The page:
Working at a library (or at least inside one) has been one of the most rewarding things I’ve ever done. I started my library volunteering experiences when I was 12 and signed up for the “library assistant” class at my middle school. At the time, most of our job was sitting at the front desk, checking books out to patrons, and shelving returned books on perfectly alphabetized and aligned shelves. The great thing about being a library volunteer, however, is that this is only the beginning of what you can do and how this experience can help you.
So, what do library volunteers do?
A lot of things can fall into library volunteer duties. Some may be clerical or computer work, like entering information from new patrons into a database. Other duties may involve tidying a children’s area periodically or working a help desk. There are also chances to volunteer that involve helping with events at the library.
The best way to learn what your local library offers as far as volunteering is to ask a librarian. There are a variety of tasks that sometimes are done by staff and sometimes done by volunteers. If you are willing to do what they need first, you may be able to get a chance to do whatever tasks you are most interested in.
Can I even volunteer?
The answer is probably yes! While many tasks will be for volunteers 18 and older, even younger volunteers can offer to be of assistance. Having free time during the day is often helpful. However, if you are enthusiastic, other weekend and night jobs might be possible. If you think something disqualifies you, talk to your librarians about it. Chances are good that they’d love the help.
So, why be a library volunteer?
Give Back to the Bookish Community
Libraries are really a feat: usually totally free, but yet accessible to all, they give people a chance to better themselves, enjoy themselves, and find resources for their entire families. The fact that books are being used to do this makes it all the better! Even if the main tasks that you are assigned to do as a volunteer seem far from glamorous, like scanning books as they return to the library or shelving books in the correct order, they are actually necessary parts of the experience and thus a vital part of a very important mission.
Another thing to think about is that time is money for a library. If they would have to pay someone else dollars per hour to do the tasks you are completing, you are basically giving that many dollars to the library every hour! You are a philanthropist. I like to think of my time volunteering in terms of the books being bought because I was able to take on some free work for them.
Run Programs Related to Your Expertise
Libraries these days offer programs from story time to career prep, from cookbook clubs to writing workshops. If you can have a book for it, there’s a way to make a library program out of it! This means that one great way to donate your time at your library is to volunteer to run a program. You get to teach people who are really grateful for the knowledge, and you keep the costs low so that the barrier to entry is small as well.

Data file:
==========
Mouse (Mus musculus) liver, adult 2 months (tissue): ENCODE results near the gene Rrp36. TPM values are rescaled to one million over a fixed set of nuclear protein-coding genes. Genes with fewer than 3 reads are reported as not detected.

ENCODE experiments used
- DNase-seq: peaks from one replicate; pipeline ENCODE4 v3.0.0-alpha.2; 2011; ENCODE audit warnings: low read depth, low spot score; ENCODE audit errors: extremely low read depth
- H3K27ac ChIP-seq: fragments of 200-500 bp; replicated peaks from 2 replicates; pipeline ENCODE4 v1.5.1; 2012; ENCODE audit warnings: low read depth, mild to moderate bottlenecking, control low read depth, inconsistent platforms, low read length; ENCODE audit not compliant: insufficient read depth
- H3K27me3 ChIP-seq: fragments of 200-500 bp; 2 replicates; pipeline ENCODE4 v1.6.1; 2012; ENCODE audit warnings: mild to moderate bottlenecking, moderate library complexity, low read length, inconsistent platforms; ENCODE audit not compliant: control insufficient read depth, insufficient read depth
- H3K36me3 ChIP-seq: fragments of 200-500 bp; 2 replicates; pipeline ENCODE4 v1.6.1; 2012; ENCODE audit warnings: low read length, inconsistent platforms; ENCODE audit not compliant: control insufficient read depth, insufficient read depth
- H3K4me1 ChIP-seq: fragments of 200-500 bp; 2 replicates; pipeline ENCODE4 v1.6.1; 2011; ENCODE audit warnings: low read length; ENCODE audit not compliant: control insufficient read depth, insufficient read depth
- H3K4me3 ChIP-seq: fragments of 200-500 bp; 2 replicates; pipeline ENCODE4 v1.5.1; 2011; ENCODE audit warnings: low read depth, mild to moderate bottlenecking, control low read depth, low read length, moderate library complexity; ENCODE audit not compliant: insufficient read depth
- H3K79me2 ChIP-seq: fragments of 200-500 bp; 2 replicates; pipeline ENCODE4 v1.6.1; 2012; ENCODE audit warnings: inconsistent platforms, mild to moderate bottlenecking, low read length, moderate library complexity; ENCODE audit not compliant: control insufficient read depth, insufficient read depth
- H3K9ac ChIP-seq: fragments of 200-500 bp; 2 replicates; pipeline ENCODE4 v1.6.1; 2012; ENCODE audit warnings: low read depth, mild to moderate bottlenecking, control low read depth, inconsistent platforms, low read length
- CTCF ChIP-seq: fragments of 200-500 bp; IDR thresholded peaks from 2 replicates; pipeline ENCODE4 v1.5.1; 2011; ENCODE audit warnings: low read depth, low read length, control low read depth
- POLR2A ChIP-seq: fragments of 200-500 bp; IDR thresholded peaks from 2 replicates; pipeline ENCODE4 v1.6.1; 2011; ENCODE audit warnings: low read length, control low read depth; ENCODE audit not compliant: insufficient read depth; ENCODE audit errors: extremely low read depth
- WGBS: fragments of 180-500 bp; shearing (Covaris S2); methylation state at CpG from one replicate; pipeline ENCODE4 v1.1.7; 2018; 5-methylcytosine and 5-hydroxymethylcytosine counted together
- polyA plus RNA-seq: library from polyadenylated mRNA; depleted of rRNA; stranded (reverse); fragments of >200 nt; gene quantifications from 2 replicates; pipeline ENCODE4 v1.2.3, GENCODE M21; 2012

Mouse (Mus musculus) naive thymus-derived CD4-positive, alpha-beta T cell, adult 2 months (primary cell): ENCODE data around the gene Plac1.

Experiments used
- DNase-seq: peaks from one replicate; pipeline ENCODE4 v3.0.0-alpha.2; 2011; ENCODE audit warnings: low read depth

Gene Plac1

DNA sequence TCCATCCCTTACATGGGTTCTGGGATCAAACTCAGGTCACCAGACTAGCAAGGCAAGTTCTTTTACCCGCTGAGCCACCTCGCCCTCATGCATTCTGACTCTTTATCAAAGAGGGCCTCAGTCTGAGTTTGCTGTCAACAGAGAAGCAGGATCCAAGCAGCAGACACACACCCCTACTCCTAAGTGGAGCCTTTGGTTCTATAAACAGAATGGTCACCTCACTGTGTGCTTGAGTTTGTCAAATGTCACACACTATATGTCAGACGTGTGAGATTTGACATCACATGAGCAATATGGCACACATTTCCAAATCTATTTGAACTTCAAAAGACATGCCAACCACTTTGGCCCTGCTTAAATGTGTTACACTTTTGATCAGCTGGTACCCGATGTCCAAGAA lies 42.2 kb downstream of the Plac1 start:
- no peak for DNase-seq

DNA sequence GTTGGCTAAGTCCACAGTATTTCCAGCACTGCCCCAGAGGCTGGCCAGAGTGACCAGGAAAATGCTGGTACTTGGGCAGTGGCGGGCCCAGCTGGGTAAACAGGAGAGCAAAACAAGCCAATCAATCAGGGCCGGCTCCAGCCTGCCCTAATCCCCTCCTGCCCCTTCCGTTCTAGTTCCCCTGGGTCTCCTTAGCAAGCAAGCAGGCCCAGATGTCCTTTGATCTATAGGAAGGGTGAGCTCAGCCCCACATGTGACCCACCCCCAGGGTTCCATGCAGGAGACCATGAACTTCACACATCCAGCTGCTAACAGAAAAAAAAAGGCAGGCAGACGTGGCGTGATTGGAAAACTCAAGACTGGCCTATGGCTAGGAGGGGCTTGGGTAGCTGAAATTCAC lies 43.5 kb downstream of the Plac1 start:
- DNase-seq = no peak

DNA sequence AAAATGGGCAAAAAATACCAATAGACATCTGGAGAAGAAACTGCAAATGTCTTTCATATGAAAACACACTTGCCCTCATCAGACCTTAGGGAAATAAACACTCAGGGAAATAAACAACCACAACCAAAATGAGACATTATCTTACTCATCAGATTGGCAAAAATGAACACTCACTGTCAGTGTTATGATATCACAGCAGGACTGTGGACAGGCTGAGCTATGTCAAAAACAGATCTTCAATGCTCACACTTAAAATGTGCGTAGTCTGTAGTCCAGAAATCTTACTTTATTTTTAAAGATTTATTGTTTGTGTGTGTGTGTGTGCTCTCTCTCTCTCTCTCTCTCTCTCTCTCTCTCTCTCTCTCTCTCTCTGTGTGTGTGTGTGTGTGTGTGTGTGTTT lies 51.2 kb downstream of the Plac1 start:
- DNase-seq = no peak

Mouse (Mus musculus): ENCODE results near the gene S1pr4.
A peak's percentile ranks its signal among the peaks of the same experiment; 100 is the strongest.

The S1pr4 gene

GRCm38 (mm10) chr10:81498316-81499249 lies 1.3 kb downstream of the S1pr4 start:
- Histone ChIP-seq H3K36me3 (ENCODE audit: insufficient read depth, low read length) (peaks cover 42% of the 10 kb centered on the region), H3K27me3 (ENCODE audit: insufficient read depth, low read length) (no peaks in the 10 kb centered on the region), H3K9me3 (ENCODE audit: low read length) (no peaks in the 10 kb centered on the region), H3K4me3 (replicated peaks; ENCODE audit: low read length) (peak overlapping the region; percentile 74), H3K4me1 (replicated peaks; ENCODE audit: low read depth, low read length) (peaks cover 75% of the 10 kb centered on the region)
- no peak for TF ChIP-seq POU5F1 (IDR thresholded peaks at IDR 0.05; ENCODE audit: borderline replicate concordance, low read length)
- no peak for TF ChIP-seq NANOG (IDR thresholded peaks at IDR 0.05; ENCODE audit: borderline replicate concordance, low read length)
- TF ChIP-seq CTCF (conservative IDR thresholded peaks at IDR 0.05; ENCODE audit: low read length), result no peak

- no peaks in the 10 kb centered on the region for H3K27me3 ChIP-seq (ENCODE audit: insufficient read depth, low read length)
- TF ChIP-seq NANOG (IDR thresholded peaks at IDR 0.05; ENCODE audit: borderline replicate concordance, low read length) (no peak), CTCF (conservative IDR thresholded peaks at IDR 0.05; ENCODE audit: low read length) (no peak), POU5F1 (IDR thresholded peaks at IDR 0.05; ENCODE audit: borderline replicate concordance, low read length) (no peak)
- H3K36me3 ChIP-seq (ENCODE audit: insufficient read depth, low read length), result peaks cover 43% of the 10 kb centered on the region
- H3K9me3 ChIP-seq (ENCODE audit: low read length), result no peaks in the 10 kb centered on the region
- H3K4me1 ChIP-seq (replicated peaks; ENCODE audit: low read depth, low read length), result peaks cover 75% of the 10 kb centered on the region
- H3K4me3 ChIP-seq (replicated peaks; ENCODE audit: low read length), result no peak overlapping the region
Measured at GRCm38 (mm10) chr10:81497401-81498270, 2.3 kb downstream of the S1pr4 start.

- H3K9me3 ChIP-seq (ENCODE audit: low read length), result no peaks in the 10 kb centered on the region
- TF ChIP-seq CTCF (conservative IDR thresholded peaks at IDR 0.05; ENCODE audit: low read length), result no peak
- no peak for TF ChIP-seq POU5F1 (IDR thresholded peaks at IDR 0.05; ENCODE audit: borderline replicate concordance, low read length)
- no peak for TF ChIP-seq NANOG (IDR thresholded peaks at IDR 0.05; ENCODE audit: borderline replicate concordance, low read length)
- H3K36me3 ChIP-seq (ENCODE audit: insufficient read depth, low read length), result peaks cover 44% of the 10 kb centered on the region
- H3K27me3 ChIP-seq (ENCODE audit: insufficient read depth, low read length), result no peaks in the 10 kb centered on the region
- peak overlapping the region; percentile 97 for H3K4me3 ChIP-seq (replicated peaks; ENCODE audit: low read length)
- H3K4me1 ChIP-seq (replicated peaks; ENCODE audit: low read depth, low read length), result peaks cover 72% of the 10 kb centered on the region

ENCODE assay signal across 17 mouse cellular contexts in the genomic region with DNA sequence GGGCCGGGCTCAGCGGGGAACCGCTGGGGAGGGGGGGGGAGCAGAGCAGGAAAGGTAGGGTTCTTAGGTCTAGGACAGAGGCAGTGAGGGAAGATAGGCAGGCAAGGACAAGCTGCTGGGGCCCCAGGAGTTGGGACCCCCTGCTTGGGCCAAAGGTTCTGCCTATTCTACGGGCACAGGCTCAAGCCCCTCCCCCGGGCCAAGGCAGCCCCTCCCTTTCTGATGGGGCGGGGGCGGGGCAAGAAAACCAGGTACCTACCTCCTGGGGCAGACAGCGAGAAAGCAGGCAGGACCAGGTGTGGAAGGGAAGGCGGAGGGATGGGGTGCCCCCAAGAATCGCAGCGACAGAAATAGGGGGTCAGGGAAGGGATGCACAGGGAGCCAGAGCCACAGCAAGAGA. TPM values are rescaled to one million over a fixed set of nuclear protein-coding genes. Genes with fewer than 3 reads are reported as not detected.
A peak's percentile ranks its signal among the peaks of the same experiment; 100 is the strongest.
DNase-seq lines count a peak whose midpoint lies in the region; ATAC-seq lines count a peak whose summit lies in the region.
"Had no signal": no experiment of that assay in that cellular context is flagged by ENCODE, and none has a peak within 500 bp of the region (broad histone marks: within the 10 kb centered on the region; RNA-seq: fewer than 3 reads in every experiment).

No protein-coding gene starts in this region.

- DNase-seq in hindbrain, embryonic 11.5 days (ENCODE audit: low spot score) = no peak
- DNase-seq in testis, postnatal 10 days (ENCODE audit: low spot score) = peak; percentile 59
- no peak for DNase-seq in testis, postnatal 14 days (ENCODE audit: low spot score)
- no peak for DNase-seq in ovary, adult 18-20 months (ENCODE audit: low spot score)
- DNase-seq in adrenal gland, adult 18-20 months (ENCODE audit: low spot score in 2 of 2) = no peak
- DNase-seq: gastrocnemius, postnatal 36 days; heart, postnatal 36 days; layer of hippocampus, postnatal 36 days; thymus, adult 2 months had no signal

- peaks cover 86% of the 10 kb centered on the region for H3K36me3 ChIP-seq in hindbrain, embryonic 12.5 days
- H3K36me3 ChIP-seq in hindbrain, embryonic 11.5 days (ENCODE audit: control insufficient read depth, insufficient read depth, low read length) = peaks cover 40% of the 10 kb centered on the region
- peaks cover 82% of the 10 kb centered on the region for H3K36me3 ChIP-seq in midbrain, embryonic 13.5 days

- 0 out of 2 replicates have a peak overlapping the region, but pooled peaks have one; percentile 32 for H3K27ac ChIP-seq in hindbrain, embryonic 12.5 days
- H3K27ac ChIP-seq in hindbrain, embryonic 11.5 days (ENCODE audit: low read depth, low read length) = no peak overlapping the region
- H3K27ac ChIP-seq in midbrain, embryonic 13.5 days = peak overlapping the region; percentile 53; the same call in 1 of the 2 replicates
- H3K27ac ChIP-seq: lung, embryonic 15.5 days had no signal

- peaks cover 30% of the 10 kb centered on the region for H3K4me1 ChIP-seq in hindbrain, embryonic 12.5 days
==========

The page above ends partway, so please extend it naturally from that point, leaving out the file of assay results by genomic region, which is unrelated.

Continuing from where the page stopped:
Get to Know the Latest Book News You Care About
Want a personal benefit of volunteering at the library? How about the chance to be at the library for a good reason and very frequently! You get to know the librarians and other library volunteers, who may have the scoop on new books that are coming out and, perhaps more importantly, the day they are available to patrons. You may not get “first dibs” on books just for being a library volunteer, but you definitely get to check out the shelves frequently, and that makes it more likely that you’ll catch your favorites when they are freshest.
Read the Best Books Through Great Staff Recs
Many libraries have either official or unofficial staff-recommended books. One way to expand your reading interests is to read the absolute best example of a particular genre. If you’ve always wanted to understand the appeal of mysteries, one of your library volunteer buddies or a librarian can definitely help you find the best possible mystery to try. The bookish conversation that goes on at the library while applying barcode stickers or laminating library cards can be the highlight of your week…if laminating things wasn’t already excitement enough!
Recommend Great Reads to Others
Immersing yourself in the library environment helps you. It also empowers you to help others at the same time. You can tell your friends at work or school about the latest and greatest books. There is something about being known as the “reader” in your friend group that is quite empowering. You can also physically bring friends a copy of the book, provided they turn it in on time!
Want to love on libraries a little more? Here are some ways to help your local library, and other Book Riot favorites on libraries. Libraries are one of the ways that readers keep their voracious book habits without breaking the bank. It is worthwhile to support a library with your time.